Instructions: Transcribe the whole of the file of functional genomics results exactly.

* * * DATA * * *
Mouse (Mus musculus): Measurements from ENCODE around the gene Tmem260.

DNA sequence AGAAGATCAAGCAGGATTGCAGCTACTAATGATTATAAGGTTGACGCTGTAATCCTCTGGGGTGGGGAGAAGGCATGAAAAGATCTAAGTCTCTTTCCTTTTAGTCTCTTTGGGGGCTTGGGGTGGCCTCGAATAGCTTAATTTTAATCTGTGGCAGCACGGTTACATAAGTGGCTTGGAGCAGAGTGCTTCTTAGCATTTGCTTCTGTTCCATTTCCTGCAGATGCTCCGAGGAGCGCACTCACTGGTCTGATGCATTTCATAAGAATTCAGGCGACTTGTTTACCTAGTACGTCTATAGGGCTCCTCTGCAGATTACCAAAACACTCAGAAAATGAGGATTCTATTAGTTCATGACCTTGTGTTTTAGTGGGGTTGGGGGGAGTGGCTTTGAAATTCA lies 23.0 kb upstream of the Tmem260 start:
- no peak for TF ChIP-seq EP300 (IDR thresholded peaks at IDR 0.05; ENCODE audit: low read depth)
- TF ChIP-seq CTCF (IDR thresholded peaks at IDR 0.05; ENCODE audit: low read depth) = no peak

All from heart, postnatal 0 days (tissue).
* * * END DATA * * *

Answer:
Mouse (Mus musculus): Measurements from ENCODE around the gene Tmem260.

DNA sequence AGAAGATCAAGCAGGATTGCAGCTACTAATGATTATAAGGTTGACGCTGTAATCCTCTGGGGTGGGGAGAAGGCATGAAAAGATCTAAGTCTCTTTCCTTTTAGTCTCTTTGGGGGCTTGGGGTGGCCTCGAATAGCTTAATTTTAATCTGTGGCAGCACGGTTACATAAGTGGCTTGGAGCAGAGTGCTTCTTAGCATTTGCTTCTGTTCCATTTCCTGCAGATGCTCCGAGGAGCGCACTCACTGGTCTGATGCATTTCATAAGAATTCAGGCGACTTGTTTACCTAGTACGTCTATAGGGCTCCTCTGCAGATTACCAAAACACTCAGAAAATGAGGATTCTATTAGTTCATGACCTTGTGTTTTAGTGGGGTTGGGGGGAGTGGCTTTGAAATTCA lies 23.0 kb upstream of the Tmem260 start:
- no peak for TF ChIP-seq EP300 (IDR thresholded peaks at IDR 0.05; ENCODE audit: low read depth)
- TF ChIP-seq CTCF (IDR thresholded peaks at IDR 0.05; ENCODE audit: low read depth) = no peak

All from heart, postnatal 0 days (tissue).